I’m calling out to all insurance agents! Get with it! Use social media to your advantage or don’t use it at all. Social media is not a fad and the hype is very real. Get on board or get out of the way.

Written by melissa

June 3, 2010 at 9:00 am

Why bother measuring?

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My last post generated a lot of interest, and a lot of agreement that some kind of measurement needs to be in play when talking about the less quantifiable fields of social media and public relations. Nick Brown from InsuranceHQ made a great point noting that,

ROI will always be relevant as long as the social media/PR practitioners are NOT the bosses.

Yup. ROI to justify our very existence. It’s a cold, hard fact, but it is up to the PR and social media professionals to translate their value to management. A practitioner’s intuitive “sixth sense” is not enough.

It provides justification for the very existence of such a department. Communication is often the first area to get cut from the budget, simply because there are no immediately observable effects on sales or profit.

One noted communication scholar, Dr. Geduldig, paints the picture,

A hard-nosed manager would have a tough job evaluating a function that cannot be defined and can do well when it does nothing … Don’t expect others to buy public relations on faith. If public relations doesn’t set standards of measurement that are both objective and meaningful, management will apply its own, and the value of public relations will ultimately be measured against the bottom line.

Proving your worth is no longer as simple as showing evidence of volume or claiming public relations, social media and reputation evaluation to be intangible and not subject to measure—managers are demanding quantifiable results of practitioners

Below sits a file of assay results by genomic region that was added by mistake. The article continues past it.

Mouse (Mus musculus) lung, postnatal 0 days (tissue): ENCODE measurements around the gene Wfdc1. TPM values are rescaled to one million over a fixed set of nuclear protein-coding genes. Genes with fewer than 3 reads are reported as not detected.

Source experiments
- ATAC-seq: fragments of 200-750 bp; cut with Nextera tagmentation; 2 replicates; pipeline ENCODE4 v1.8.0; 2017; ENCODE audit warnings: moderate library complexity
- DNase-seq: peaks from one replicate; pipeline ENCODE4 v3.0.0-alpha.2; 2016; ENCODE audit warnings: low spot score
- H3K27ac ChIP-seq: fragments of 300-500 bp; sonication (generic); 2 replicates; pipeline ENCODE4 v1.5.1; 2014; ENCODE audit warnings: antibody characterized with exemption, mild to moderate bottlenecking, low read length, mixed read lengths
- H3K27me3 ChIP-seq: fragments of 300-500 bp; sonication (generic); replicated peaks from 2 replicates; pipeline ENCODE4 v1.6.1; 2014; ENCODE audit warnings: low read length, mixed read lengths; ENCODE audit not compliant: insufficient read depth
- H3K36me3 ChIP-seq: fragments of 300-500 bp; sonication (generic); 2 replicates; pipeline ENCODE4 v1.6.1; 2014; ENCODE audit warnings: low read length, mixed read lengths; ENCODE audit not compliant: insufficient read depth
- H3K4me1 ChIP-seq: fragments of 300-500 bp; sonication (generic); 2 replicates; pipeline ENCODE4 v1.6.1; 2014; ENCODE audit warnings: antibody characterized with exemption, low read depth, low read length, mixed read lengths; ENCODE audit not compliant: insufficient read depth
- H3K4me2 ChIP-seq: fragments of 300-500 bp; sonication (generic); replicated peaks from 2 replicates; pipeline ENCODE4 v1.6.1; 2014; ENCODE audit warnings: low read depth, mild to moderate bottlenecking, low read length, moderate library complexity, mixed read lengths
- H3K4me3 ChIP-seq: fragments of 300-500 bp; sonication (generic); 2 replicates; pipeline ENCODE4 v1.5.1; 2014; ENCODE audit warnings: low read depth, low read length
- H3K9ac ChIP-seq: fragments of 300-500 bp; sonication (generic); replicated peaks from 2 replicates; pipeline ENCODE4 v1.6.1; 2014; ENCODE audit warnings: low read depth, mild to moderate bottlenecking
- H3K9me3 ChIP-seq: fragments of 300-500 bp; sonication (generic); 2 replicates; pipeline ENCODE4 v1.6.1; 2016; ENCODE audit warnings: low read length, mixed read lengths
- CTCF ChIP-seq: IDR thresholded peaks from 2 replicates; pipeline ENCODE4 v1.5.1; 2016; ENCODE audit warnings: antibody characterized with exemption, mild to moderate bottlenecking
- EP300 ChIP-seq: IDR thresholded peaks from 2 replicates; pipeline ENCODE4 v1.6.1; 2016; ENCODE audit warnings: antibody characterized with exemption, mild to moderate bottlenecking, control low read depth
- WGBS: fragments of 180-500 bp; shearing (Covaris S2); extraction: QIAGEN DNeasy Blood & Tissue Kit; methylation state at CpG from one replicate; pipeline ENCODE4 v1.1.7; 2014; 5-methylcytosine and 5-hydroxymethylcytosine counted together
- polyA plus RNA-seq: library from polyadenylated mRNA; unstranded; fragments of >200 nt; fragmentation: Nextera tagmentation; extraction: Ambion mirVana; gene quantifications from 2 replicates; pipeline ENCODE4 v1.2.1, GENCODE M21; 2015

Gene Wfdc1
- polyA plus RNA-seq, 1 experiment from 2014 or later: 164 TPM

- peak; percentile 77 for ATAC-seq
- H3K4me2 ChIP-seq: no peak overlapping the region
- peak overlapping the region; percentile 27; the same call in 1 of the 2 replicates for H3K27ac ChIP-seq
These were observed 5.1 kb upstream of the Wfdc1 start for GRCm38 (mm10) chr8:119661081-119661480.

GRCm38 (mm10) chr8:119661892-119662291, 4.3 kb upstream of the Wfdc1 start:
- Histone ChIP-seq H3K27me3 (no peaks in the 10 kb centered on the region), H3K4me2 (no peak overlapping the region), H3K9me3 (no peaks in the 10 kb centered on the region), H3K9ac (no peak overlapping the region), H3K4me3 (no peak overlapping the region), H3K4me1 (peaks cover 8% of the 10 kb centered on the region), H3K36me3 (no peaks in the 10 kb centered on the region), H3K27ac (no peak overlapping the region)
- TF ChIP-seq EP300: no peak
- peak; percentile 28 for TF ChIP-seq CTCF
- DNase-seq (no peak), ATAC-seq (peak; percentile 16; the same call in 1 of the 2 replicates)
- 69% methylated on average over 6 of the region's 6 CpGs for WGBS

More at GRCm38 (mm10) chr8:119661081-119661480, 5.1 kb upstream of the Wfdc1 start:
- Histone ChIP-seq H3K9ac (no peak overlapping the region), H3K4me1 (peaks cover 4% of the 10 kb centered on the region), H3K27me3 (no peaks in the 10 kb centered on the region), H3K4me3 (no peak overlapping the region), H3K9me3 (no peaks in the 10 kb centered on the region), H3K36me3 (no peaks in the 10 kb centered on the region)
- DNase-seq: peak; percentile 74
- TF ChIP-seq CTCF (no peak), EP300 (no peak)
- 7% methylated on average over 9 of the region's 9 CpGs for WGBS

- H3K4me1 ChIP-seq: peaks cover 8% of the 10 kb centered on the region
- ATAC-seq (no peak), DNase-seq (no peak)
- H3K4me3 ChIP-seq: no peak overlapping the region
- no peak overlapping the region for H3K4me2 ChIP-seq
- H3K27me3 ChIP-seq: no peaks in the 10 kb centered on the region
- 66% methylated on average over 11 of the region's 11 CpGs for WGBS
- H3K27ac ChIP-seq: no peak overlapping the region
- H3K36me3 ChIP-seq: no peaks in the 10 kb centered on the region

Ah, but measurement does actually have a greater, nobler purpose than securing our paychecks (though that in itself isn’t too bad). It helps determine whether or not we are meeting the objectives we’ve set for our communicative efforts. Is social media helping our agency? Is our public relations campaign effective? How can we do better? You can’t attack these questions without having some sort of measurement and evaluation program in place.

So what do you think—why should we be measuring our public relations and social media efforts?

Written by melissa

June 1, 2010 at 9:00 am

ROI: Ridiculous, obsolete idea?

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Shame on me. It’s been a week. I blame a lot of things, not the least of which was the shock associated with the LOST series finale.

This interview of Ryan Hanley (a fellow resident of beautiful Albany), conducted by Peter van Aartrijk and Rick Morgan, got me thinking about one of the topics du jour in social media, the search for return on investment.

According to Ryan,

Everyone says, well, what’s your ROI? At this point in the social media movement, to try to slap ROI on it and make a business decision is going to be tough to do. Because it’s hard to calculate.

Don’t I know it! How can I provide quantified, tangible results explaining how valuable my organization’s Twitter accounts are? How can I create a correlation between our LinkedIn groups and sales? How do I explain that no, I’m not just fooling around on the ‘net, I’m actually building relationships? It’s not easy. Heck, it’s pretty close to impossible.

Well, all this talk about ROI made me nostalgic. For the past six months, I’ve been immersed in my (finally completed) master’s thesis, AKA the bane of my existence, which focused on measurement in an area equally as intangible as social media, public relations. Think about it: How do you measure reputation? How do you measure client perception?  Same issue.